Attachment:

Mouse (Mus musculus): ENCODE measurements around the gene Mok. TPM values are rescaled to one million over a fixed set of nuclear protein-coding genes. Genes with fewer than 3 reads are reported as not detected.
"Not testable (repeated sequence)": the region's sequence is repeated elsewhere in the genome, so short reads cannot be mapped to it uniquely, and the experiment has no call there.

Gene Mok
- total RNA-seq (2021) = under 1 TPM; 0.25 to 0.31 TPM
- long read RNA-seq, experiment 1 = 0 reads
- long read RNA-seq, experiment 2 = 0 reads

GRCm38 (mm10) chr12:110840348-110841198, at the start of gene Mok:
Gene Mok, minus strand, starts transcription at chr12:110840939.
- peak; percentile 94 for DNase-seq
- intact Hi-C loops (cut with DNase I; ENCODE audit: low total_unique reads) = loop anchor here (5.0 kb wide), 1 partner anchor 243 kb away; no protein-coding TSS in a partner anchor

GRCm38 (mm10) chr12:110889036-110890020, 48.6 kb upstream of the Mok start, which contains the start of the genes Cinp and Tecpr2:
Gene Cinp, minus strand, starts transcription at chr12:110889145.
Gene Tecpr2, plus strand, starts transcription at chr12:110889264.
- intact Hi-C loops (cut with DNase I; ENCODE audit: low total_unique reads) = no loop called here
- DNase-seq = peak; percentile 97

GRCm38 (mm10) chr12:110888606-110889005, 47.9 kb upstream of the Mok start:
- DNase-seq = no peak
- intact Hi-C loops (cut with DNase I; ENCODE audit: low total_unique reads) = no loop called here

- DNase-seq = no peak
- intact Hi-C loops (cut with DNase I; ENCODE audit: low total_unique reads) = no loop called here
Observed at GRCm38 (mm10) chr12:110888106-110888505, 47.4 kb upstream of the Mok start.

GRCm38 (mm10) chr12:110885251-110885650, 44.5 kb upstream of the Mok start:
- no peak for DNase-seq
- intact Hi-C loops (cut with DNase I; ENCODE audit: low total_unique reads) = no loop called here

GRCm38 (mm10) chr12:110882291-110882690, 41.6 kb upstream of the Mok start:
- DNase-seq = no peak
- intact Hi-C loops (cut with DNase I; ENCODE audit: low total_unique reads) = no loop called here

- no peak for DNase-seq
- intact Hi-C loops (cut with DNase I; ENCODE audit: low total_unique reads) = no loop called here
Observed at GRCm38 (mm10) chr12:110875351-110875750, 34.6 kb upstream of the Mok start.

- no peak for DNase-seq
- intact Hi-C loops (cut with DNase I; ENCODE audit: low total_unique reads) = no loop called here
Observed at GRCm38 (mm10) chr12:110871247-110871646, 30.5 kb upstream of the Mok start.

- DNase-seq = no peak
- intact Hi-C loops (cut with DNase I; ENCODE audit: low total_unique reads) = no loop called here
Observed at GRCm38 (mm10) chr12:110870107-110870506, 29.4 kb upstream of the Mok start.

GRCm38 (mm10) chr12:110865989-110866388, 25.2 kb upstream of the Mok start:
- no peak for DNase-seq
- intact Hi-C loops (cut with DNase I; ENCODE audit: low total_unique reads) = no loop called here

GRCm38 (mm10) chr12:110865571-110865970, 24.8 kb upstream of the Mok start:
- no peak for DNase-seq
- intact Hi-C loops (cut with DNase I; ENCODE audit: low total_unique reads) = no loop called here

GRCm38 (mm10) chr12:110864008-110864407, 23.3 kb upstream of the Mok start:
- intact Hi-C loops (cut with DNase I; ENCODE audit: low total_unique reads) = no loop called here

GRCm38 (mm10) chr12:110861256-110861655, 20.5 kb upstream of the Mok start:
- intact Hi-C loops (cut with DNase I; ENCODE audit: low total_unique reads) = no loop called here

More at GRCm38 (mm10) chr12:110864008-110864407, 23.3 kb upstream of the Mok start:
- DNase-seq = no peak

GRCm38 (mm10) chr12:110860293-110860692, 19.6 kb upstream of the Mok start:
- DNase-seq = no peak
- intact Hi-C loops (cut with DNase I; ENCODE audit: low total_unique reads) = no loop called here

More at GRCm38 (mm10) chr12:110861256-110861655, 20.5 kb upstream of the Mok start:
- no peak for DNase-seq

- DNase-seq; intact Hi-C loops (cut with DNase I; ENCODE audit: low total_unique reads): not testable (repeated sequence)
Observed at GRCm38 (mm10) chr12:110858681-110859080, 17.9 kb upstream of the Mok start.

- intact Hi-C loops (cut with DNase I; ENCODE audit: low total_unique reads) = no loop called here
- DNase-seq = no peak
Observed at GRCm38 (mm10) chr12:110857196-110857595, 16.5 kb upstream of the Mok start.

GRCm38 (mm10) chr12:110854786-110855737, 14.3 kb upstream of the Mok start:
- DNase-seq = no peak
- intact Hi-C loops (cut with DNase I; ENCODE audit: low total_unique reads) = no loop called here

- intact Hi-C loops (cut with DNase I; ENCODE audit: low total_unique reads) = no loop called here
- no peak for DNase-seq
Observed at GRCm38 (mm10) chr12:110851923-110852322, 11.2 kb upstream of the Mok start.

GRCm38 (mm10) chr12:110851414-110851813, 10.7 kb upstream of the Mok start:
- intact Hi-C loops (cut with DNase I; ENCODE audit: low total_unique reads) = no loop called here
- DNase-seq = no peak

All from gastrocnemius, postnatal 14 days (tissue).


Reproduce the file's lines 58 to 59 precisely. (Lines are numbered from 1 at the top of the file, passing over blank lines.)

Observed at GRCm38 (mm10) chr12:110857196-110857595, 16.5 kb upstream of the Mok start.

GRCm38 (mm10) chr12:110854786-110855737, 14.3 kb upstream of the Mok start: